Wednesday, September 26, 2012


 Knots are tied, the I-do's have been uttered and with the changing of the season, comes a changing of my name. Our faces are cramped from all the smiling of our wedding day. With the sunset on the first official day of fall, came about a southern charmed wedding worthy of any style magazine. There were no bows, no flower girls, no vocalist singing Ava Marie. There was a short march through a garden accompanied by a bag pipe player and the bride wore a tea length dress baring her ankles (gasp). The officiant wore a real kilt and stood with a clipboard. It is exactly what this couple wanted.

Saturday morning, we awoke to a full service breakfast outdoors with the birds singing.
Thanks to the abundance of reality TV, weddings have been stereotyped as elaborate productions hosted by self-centered needy women with the groom used as a fashion accessory. This wedding was the polar opposite involving everyone including close friends while remembering distant loved ones. These nuptials produced a bargain basement price tag without compromising the fun or simple elegance. The wedding dress was purchased off the rack (gasp). It did not have a train, a bustle, or excessive beading. The groom did not wear a tux and tied his own bow tie (gasp!). There was so sit down three course dinner of dried out chicken surprise served on rented china. The bar was even self serve. No one seemed to mind mixing their own cocktails. No one seemed to mind they were asked to not bring gifts. Instead, we walked into a tent of smiling laughing folks having a good time applauding our short ceremony. 
Bike decoration made by mom.
This three-hour evening was birthed from seven months of careful planning. The largest challenge was keeping things small and simple. So many of the traditional wedding elements did not pair well with this couple. We do not attend a church. We do not enjoy a lot of attention. We do not like cookie-cutter events. Our goal was to make  our wedding as personable and pleasing for us and our small entourage. The guest list was cut off at forty-five persons. We did not invite everyone we wanted. Instead, we invited persons who hold a special place in our lives, who mean something to us. A historic home can only accommodate so many people and the shorter guest list made it easier for us to socialize with everyone.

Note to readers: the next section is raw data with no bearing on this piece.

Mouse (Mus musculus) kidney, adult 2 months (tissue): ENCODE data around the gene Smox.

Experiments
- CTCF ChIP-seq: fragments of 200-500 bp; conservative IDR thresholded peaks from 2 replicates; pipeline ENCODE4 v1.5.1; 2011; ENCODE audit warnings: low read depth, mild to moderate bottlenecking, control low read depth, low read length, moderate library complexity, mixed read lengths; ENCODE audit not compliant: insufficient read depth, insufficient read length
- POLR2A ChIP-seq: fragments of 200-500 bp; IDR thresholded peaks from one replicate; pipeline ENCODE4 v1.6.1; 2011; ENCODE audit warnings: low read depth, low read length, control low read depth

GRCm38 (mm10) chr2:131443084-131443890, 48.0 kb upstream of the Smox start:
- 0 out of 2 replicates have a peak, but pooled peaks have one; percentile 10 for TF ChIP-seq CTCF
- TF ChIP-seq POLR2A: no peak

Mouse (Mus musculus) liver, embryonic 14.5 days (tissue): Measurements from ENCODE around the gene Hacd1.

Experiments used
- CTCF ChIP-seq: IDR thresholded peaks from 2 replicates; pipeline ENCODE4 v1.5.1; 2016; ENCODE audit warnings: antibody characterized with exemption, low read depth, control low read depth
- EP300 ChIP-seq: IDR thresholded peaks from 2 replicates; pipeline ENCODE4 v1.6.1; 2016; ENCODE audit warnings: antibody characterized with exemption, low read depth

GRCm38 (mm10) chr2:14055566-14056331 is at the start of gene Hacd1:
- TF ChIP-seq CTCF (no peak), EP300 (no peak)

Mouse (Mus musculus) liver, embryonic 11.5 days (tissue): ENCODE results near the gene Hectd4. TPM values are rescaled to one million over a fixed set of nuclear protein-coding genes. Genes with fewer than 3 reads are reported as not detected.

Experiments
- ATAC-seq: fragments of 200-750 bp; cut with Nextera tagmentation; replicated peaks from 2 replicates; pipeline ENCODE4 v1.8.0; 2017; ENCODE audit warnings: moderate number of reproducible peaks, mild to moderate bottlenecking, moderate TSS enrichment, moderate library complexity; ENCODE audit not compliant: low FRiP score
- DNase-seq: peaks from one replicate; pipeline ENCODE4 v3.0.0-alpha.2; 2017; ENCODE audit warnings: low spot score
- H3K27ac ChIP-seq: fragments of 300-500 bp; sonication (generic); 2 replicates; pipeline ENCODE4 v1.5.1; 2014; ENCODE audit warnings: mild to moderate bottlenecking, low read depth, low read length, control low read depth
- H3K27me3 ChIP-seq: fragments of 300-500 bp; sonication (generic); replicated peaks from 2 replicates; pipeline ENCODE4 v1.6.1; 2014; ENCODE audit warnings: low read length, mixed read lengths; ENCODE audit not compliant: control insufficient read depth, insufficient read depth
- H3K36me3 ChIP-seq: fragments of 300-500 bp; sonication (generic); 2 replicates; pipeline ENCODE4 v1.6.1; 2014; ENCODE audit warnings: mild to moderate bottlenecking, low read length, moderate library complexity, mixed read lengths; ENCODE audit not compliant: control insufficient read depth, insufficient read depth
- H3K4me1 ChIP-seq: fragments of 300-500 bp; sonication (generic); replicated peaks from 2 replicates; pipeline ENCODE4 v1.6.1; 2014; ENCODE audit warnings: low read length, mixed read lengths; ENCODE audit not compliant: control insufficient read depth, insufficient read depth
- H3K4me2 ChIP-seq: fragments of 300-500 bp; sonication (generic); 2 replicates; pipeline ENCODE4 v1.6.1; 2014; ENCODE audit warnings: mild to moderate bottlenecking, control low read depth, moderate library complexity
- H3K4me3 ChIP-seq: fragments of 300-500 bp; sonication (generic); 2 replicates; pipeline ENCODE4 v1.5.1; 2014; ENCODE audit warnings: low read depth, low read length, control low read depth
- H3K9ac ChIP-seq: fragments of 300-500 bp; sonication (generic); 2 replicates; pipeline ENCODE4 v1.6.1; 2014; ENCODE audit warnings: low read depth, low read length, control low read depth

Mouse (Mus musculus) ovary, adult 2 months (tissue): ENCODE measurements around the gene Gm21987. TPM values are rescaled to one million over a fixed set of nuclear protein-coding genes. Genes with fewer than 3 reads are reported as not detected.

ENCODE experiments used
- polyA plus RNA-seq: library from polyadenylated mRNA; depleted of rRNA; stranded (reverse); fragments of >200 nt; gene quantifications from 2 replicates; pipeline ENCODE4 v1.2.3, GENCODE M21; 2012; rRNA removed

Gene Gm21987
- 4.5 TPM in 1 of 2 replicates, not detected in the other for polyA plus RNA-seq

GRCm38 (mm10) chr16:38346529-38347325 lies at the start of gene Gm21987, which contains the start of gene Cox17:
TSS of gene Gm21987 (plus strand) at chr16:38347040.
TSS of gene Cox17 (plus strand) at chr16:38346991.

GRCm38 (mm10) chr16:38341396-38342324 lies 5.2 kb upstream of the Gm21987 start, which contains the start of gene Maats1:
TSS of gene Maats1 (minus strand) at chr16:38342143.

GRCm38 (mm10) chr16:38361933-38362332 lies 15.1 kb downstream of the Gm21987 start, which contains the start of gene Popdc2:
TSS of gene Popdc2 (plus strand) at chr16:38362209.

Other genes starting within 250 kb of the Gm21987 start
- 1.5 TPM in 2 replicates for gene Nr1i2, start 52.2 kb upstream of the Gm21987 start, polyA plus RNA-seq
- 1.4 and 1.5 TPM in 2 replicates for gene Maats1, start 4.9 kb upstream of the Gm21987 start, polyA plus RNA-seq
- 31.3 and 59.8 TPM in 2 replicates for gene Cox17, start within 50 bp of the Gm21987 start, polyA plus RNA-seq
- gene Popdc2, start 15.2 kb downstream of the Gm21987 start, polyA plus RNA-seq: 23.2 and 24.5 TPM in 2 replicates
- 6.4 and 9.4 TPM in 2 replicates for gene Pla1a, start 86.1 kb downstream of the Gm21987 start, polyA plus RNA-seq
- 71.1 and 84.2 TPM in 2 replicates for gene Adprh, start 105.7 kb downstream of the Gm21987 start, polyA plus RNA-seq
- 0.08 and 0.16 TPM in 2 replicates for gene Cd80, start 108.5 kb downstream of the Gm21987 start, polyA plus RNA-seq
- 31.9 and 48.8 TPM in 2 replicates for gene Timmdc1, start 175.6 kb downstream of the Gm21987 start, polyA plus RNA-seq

By far, this was a D-I-Y wedding. Mom, dad, father-in-law, sister-in-law, friends all helped this craft fest get off the ground. The invitations were hand stamped, bouquets were made in the kitchen, homemade sangria soaked in a garage, and table centerpieces were hot glued to ensure durability. No wedding planner was hired. We did not purchase prefab wedding favors wrapped in white tulle. We did not have a plan B if the weather did not cooperate. From day one of planning, we went on blind faith that everything would be outdoors without worry. Every detail along the way had a touch of us and when it came time for us to make our way through the garden with our family and friends looking on, all the hours of crafting, hot gluing, and taping paid off. Every detail was noticed, appreciated, and so well received. At some point, I turned around and could not believe that this little wedding was pulled off so calmly. My stomach ached from the laughter of seeing so many folks and my heels did not tire (I brought back-up shoes). When we finally collapsed in the bed, his heels blistered and my hair matted with hairspray, we laughed.

Cake table with special dedication to couple and those not with us.

An off the rack dress accessorized with great grandmother's pin.
 I've always held the belief that weddings should be about the couple. If the couple loves churches, pews and organ music, then by all means, they should have it. However, so often couples are lost in the haze of making others happy and hosting something that is not them. We succeeded hosting an afternoon that was us. We made it. I could not be happier and I could not have hoped for a better day.

The kiss.

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